Not quite panicked, but a little dramatic, I called out to The Wife — “Pris, does Tyler have a fever? That’s all we need.”
I was snuggling my little boy in my arms, pressing his head against my cheek and lips.
Yeah, I am, or was.
I can’t stop nuzzling my boy’s head now that he has shed his helmet of the last 3 1/2 months. His stinky, sweaty little scalp is finally free of a band he has worn for 23 hours a day to help correct some abnormal growth of his skull caused by flattened areas.
Tyler’s mom and I have missed that feeling of breathing in the intoxicating scent of Baby Head, an aroma that would be an instant hit if bottled and sold as cologne, perfume, or in the case of most parents, a soothing aromatherapy that can make all stress, anger and anxiety simply float away.
It’s nice to shed a piece of equipment that has been the subject of sympathetic stares, giggling children, outright rude gawking and, thankfully, caring questions from complete strangers. All of these affected me and Priscilla more than they did Tyler, who was the best kind of trooper through the whole experience, smiling, laughing and happily spitting through it all.
In a way, the helmet accentuated his happy disposition and carefree spirit, framing his bubbly smile and joyful eyes. (Yeah, I’m his father. What do you expect me to write?)
Tyler’s condition is not unique. In fact, it has become all the more common since pediatricians began instructing parents to have their children sleep on their backs sometime in the late 1980s in an effort to bring down the rate of Sudden Infant Death Syndrome. The result has been flat-headed kids, since baby-soft skulls are as malleable as Play-Doh.
Ty’s was a little more pronounced in that he also had flattening from his position in the womb, causing a significant bluntness on the top of the head from being wedged in utero. The flattening was causing his head to grow outward from the sides above his ears. The clinical terms for the condition are plagiocephaly and brachycephely.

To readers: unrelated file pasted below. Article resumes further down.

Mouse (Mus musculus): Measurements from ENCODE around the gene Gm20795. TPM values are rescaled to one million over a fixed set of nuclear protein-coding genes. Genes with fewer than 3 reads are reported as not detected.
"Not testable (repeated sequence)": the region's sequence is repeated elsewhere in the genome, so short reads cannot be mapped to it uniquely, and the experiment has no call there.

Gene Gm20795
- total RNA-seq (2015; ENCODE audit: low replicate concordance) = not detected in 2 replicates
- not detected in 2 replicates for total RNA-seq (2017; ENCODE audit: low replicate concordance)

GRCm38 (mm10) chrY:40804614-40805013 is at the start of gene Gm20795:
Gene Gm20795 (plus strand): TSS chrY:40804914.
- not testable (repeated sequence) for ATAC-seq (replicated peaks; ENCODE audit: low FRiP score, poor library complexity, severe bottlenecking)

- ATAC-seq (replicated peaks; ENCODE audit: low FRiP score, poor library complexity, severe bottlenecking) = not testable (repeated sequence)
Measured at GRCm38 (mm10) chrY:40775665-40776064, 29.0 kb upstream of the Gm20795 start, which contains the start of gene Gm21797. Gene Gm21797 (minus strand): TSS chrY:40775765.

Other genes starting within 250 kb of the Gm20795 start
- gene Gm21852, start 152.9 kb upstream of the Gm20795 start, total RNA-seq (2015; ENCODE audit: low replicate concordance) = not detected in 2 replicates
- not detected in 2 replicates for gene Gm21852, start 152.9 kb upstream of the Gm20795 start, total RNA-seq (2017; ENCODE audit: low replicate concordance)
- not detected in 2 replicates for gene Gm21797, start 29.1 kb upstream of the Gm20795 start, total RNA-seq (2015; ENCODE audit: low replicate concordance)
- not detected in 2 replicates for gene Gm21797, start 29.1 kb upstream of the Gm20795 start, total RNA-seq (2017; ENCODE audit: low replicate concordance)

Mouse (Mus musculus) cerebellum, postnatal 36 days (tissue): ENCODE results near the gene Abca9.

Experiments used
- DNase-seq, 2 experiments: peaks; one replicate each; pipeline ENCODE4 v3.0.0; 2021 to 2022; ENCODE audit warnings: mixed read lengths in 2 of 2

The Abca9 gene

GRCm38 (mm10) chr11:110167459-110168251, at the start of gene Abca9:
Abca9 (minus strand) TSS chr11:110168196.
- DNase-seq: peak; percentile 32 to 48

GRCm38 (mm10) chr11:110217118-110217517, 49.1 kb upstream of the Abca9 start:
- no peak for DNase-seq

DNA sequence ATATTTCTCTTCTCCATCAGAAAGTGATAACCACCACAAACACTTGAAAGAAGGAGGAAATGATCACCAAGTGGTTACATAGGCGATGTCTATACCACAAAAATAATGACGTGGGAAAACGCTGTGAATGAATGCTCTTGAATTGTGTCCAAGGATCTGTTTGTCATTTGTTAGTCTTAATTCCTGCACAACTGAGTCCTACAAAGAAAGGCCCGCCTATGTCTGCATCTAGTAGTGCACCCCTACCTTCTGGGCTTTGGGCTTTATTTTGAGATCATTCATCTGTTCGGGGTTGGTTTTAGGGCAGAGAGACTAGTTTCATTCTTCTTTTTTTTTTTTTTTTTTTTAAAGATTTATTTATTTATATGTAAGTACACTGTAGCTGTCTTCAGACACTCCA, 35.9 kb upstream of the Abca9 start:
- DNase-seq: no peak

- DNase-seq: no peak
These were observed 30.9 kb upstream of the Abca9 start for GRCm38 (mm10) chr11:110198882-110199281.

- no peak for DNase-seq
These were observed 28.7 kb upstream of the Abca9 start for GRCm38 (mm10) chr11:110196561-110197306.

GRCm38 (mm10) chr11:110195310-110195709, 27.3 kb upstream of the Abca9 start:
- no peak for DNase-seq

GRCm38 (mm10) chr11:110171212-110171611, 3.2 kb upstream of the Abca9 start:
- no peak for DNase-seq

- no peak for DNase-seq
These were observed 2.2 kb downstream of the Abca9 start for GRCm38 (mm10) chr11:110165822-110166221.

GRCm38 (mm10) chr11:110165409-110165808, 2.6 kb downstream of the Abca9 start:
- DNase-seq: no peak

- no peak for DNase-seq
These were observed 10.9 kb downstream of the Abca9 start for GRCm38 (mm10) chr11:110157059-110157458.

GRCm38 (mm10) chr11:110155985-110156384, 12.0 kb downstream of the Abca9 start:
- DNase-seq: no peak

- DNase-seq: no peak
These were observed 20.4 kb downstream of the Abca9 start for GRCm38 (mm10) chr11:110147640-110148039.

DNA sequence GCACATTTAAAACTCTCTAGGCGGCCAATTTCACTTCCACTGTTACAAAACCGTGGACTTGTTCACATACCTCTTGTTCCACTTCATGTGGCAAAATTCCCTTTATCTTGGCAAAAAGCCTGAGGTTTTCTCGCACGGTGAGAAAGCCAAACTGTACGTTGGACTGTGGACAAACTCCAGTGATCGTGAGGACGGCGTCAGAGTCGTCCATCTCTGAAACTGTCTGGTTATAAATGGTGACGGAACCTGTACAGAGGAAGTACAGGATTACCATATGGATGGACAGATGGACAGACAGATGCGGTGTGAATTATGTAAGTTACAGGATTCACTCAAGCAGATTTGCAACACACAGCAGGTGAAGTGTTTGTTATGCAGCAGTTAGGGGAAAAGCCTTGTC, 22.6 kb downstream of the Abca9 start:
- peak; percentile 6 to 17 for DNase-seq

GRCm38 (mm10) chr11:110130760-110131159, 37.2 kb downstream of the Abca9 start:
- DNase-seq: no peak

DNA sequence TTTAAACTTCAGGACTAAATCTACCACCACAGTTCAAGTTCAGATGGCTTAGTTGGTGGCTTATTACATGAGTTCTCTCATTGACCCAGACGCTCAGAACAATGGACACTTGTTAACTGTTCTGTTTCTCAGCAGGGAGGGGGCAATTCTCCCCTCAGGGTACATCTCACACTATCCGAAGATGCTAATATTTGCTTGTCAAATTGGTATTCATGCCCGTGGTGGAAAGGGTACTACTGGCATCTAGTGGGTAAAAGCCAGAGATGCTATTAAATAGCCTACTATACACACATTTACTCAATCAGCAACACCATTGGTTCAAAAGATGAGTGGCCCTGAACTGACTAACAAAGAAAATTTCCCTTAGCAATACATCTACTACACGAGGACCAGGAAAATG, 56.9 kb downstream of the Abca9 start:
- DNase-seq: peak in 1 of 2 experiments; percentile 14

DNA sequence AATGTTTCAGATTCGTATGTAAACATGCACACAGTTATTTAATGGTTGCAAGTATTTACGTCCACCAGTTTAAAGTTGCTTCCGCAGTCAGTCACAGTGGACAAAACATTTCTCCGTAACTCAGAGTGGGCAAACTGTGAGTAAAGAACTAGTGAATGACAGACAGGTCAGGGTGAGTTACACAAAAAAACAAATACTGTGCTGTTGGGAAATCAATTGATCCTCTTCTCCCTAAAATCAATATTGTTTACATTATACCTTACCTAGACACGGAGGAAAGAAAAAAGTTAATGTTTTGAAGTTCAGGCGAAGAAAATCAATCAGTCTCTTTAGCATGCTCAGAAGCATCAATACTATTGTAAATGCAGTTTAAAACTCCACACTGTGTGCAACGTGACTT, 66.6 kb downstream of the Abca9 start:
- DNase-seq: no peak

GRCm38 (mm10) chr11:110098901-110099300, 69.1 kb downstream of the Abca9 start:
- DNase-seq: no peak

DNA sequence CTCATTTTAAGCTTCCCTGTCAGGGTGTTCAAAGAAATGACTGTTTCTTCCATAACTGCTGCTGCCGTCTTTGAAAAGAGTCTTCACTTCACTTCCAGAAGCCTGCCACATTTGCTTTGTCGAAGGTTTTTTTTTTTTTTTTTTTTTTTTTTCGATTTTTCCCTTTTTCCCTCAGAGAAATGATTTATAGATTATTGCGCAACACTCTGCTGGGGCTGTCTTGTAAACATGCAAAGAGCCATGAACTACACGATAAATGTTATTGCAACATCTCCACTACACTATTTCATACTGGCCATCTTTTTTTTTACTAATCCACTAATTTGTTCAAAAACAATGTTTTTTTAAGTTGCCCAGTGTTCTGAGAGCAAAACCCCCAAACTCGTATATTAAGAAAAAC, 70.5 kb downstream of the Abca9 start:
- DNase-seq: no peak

Both of our children have sustained certain birth-related problems. Riley, our 6-year-old, was born with a broken clavicle and torticollis, a muscle injury that tightened up on her as it healed, causing her neck muscles to be shorter and tighter on one side. She looked as though her head was permanently cocked to the left.
Tyler and Riley’s conditions were correctable with treatment. Riley went through therapy to stretch out the neck and restore mobility to both sides, and Tyler wore what is called a DOC Band. The band held the sides of his head in place as his normal growth helped to fill in the areas that were flat.
Like all problems with our children, they seem pretty drastic when they are occurring. The treatment itself was easy, and he adjusted to wearing the band within a day or two. It took his parents much longer.
More than anything, though, the treatment was costly, with the travel to adjust the band for growth every two weeks for three and half months. Our insurance covered the band, but with much arguing. Still, we were prepared to pay the couple thousand dollars necessary for the treatment.
That is a sad reality in itself. There are children whose parents can’t afford the cost or don’t have the insurance. It’s not a medically necessary treatment — at least not on the surface — but these skull abnormalities unchecked can lead to both jaw and inner ear problems in adolescence and beyond.
It was worth the cost and effort, and we’d do it again in a heartbeat. As much as I’ll miss pitching the occasional ball at his head to preach the protective powers of the DOC Band, I much prefer a future without it, to nuzzle and bask in Tyler’s baby soft glory.